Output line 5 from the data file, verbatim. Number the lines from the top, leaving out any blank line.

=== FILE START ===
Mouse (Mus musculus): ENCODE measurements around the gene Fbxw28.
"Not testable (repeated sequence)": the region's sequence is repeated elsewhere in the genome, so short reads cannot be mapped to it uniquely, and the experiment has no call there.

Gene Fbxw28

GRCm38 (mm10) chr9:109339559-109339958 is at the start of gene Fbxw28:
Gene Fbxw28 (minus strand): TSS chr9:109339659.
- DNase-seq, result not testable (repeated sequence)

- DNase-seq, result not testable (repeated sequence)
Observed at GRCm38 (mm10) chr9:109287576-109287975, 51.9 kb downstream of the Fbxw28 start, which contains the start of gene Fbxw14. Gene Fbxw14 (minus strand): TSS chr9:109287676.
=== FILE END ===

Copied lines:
Gene Fbxw28 (minus strand): TSS chr9:109339659.